Annual Central Alberta bird count Dec. 18

Boreal forest gray jays could become national bird

The gray jay, also known as the whiskey jack. (Photo illustration by Canadian Geographic; photo: Alan D. Wilson)

The gray jay, also known as the whiskey jack. (Photo illustration by Canadian Geographic; photo: Alan D. Wilson)

Anyone participating this year’s annual Central Alberta Christmas bird count might want to be on the lookout for one bird in particular in the forest — the gray jay a.k.a. whiskey jack.

The friendly, tough and clever bird was recently chosen by the Royal Canadian Geographic Society as the preferred candidate to become Canada’s national bird. The boreal forest bird is found in every Canadian province and territory.

It was ultimately chosen by the society after a contest attracted almost 50,000 online voters, a public debate and deliberations by a panel of experts.

The federal government has not committed to naming a national bird but the Royal Canadian Geographic Society suggests Canada’s upcoming 150th birthday in 2017 is a great opportunity.

“The species is medium in size, with a rounded, crestless head and a short bill. Mainly dark grey, they have lighter underparts and long, white-tipped tails. Gray jays seek out cold climates as they store their food all year long,” the society says on its website.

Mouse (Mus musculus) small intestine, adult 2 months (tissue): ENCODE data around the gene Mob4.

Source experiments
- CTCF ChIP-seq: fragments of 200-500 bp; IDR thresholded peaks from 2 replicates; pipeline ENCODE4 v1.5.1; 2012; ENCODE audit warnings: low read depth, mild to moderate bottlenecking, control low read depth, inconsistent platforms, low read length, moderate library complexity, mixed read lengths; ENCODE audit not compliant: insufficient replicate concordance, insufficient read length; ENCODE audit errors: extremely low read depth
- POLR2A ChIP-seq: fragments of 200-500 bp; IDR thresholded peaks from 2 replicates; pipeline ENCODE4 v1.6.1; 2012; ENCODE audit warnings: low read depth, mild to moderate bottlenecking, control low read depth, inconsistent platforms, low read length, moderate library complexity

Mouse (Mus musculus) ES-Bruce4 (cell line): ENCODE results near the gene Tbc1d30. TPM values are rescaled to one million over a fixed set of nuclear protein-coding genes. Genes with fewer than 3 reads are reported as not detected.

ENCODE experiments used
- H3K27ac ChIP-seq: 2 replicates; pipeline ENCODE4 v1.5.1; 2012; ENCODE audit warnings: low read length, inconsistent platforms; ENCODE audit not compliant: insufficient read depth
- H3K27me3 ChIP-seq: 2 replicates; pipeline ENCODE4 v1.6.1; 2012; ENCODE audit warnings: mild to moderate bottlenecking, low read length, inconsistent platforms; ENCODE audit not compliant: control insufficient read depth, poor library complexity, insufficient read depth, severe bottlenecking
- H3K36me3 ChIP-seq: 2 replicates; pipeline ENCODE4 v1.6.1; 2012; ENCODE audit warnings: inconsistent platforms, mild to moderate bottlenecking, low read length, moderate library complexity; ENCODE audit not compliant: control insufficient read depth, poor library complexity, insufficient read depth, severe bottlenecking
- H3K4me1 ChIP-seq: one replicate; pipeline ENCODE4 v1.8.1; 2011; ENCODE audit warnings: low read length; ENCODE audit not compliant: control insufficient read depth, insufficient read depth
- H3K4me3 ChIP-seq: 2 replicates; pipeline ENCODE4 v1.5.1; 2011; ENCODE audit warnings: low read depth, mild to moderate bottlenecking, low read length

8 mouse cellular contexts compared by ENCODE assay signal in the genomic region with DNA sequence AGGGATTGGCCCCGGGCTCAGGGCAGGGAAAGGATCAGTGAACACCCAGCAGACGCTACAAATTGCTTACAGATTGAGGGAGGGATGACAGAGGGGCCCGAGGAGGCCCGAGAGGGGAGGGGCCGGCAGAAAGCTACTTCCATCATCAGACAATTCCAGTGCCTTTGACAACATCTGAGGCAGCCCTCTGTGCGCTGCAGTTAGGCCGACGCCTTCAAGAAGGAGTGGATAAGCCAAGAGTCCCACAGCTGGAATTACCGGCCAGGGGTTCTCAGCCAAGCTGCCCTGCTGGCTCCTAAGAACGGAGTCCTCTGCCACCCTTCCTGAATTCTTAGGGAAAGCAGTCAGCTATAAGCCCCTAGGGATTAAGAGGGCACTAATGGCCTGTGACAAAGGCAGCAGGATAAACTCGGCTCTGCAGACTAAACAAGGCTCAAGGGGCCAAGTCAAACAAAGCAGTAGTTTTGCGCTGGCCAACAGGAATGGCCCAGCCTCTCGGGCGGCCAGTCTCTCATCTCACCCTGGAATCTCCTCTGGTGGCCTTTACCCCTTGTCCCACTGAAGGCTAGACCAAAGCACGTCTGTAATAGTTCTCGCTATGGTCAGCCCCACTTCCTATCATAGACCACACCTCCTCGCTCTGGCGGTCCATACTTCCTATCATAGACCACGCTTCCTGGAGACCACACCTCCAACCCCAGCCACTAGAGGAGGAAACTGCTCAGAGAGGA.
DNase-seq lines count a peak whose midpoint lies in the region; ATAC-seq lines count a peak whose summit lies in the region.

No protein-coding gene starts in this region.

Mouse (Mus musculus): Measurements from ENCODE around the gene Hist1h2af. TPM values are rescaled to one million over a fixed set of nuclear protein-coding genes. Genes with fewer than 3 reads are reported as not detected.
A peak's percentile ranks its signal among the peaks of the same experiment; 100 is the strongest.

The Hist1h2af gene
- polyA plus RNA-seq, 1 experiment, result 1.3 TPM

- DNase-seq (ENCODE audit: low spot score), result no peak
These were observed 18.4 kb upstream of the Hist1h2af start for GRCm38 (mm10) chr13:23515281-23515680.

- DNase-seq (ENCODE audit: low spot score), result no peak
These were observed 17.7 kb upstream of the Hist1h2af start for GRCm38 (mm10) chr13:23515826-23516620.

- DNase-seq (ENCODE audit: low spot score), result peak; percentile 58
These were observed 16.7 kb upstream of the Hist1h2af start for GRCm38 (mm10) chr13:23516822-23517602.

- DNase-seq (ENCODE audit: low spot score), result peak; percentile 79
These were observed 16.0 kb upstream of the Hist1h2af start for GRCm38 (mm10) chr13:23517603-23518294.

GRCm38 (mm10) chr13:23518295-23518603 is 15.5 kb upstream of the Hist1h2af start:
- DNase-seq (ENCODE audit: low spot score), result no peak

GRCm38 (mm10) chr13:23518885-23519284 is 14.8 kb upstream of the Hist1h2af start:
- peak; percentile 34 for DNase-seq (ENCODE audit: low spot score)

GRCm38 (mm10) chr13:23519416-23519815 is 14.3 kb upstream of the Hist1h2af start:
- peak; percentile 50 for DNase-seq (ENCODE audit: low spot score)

The bird is known for having adapted to living in cold regions and is also considered the smartest bird in the world. It is seldom seen elsewhere in North America.

The gray jay is not an official bird species anywhere in Canada or any other country. The common loon is Ontario’s bird and the snowy owl is Quebec’s bird. Their Cree name is wisakedjak and they are part of First Nations folklore. They have also been known as the Canada jay.

The annual bird count for Central Alberta takes place on Dec. 18 from 9 a.m. to 5 p.m. and participants can count by watching birdfeeders, on foot, by vehicle or any other mode of transportation. Owls can be observed before 9 a.m. or after 5 p.m.

Central Alberta has many species of birds to see at this time of year, including woodpeckers, crows, chickadees, nuthatches, red polls and blue jays to name a few.

Chances of seeing more birds increase when temperatures are warmer. The long-range forecast shows that daytime temperatures are expected to start to warm up to about -14C on the day of the count.

Participants are asked to call Judy Boyd at 403-358-1098 to confirm where they are counting so that duplication doesn’t occur.

After the count there will be a potluck supper at the Kerry Wood Nature Centre at 6 p.m. Please bring your own plates, cups, utensils, drink and a hot or cold dish.

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